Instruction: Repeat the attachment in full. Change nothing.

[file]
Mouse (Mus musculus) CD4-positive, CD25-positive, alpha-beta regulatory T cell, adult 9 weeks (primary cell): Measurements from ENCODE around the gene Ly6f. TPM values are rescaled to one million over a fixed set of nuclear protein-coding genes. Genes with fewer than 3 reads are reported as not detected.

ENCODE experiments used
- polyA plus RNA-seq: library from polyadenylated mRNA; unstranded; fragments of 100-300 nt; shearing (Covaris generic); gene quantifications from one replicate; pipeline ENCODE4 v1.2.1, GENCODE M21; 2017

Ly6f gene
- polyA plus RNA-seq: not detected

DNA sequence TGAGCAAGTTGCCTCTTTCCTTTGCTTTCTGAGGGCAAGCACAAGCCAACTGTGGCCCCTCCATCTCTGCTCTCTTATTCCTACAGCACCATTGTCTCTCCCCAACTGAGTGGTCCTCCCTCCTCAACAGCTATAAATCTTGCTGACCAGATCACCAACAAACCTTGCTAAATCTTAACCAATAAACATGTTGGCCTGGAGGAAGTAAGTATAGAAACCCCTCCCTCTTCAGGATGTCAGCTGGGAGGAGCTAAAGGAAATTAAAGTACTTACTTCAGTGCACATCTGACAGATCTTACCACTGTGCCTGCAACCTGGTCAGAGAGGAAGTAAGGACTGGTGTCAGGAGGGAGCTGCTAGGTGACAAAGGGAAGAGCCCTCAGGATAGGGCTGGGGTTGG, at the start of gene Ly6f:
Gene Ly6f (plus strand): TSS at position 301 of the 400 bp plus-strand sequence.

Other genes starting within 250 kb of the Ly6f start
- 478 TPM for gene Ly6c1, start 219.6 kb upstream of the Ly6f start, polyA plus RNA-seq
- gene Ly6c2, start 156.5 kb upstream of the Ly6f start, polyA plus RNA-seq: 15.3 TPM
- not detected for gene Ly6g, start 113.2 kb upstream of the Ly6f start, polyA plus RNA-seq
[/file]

Mouse (Mus musculus) CD4-positive, CD25-positive, alpha-beta regulatory T cell, adult 9 weeks (primary cell): Measurements from ENCODE around the gene Ly6f. TPM values are rescaled to one million over a fixed set of nuclear protein-coding genes. Genes with fewer than 3 reads are reported as not detected.

ENCODE experiments used
- polyA plus RNA-seq: library from polyadenylated mRNA; unstranded; fragments of 100-300 nt; shearing (Covaris generic); gene quantifications from one replicate; pipeline ENCODE4 v1.2.1, GENCODE M21; 2017

Ly6f gene
- polyA plus RNA-seq: not detected

DNA sequence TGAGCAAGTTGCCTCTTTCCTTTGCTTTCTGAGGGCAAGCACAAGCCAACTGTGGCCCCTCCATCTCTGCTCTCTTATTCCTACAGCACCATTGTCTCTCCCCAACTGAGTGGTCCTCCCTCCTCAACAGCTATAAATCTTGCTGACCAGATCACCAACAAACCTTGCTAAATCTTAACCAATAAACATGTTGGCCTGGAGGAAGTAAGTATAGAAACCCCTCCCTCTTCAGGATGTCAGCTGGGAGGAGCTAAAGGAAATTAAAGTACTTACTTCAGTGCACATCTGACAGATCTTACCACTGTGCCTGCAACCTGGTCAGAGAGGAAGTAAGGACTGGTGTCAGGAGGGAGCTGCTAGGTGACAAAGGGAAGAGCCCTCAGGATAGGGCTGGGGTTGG, at the start of gene Ly6f:
Gene Ly6f (plus strand): TSS at position 301 of the 400 bp plus-strand sequence.

Other genes starting within 250 kb of the Ly6f start
- 478 TPM for gene Ly6c1, start 219.6 kb upstream of the Ly6f start, polyA plus RNA-seq
- gene Ly6c2, start 156.5 kb upstream of the Ly6f start, polyA plus RNA-seq: 15.3 TPM
- not detected for gene Ly6g, start 113.2 kb upstream of the Ly6f start, polyA plus RNA-seq